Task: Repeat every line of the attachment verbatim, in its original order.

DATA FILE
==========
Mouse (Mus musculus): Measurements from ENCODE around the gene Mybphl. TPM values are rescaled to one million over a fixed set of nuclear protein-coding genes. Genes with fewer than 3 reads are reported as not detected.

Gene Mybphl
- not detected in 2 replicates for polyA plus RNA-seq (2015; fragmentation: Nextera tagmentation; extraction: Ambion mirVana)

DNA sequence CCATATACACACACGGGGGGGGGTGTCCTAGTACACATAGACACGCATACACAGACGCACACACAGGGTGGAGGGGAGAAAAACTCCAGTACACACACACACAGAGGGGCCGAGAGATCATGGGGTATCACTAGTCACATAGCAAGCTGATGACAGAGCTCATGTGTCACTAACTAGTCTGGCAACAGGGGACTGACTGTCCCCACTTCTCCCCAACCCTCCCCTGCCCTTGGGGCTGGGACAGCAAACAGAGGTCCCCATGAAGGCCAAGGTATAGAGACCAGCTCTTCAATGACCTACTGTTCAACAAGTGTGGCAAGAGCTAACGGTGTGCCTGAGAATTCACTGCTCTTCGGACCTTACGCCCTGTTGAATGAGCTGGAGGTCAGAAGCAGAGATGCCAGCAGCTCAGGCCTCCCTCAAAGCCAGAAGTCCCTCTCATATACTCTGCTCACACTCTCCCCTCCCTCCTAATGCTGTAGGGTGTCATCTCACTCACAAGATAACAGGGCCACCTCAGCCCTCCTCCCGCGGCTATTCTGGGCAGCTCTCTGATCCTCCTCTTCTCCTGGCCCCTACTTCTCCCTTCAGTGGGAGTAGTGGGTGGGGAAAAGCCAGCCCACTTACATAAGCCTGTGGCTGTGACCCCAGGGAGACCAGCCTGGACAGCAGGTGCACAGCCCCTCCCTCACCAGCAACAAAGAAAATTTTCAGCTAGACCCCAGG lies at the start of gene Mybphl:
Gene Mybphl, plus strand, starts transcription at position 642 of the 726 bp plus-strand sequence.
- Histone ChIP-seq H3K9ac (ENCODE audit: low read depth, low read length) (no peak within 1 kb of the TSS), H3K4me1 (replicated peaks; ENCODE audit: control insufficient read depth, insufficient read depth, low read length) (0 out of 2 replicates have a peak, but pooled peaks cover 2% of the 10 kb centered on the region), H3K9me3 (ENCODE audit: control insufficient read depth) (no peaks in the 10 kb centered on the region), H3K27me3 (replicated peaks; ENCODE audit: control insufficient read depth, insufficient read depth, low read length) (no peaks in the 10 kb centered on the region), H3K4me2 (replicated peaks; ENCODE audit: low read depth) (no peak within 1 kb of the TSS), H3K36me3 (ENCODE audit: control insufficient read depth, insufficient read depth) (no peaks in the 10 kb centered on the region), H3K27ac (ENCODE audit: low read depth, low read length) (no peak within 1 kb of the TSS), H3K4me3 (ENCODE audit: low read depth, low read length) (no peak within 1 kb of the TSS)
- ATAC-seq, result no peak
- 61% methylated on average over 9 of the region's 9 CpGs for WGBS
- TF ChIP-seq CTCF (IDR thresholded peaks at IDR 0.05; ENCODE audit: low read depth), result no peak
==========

Mouse (Mus musculus): Measurements from ENCODE around the gene Mybphl. TPM values are rescaled to one million over a fixed set of nuclear protein-coding genes. Genes with fewer than 3 reads are reported as not detected.

Gene Mybphl
- not detected in 2 replicates for polyA plus RNA-seq (2015; fragmentation: Nextera tagmentation; extraction: Ambion mirVana)

DNA sequence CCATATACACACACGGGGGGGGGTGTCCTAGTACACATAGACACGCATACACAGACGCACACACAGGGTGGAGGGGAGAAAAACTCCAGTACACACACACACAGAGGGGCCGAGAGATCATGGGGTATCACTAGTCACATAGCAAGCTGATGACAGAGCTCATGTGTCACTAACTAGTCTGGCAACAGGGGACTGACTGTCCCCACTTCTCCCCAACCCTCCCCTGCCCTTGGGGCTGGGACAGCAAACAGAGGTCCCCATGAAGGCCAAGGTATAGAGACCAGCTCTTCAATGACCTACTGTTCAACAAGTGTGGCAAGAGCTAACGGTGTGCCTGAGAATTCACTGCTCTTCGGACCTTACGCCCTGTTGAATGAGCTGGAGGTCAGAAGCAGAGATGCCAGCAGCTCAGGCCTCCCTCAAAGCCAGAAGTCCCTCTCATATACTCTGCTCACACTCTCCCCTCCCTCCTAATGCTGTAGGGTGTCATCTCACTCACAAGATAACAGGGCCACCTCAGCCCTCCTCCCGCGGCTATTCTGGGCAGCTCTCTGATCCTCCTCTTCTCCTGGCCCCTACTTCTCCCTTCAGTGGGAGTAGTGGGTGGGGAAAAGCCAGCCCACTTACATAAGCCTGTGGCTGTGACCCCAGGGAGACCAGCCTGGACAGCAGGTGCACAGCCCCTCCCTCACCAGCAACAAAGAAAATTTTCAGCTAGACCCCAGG lies at the start of gene Mybphl:
Gene Mybphl, plus strand, starts transcription at position 642 of the 726 bp plus-strand sequence.
- Histone ChIP-seq H3K9ac (ENCODE audit: low read depth, low read length) (no peak within 1 kb of the TSS), H3K4me1 (replicated peaks; ENCODE audit: control insufficient read depth, insufficient read depth, low read length) (0 out of 2 replicates have a peak, but pooled peaks cover 2% of the 10 kb centered on the region), H3K9me3 (ENCODE audit: control insufficient read depth) (no peaks in the 10 kb centered on the region), H3K27me3 (replicated peaks; ENCODE audit: control insufficient read depth, insufficient read depth, low read length) (no peaks in the 10 kb centered on the region), H3K4me2 (replicated peaks; ENCODE audit: low read depth) (no peak within 1 kb of the TSS), H3K36me3 (ENCODE audit: control insufficient read depth, insufficient read depth) (no peaks in the 10 kb centered on the region), H3K27ac (ENCODE audit: low read depth, low read length) (no peak within 1 kb of the TSS), H3K4me3 (ENCODE audit: low read depth, low read length) (no peak within 1 kb of the TSS)
- ATAC-seq, result no peak
- 61% methylated on average over 9 of the region's 9 CpGs for WGBS
- TF ChIP-seq CTCF (IDR thresholded peaks at IDR 0.05; ENCODE audit: low read depth), result no peak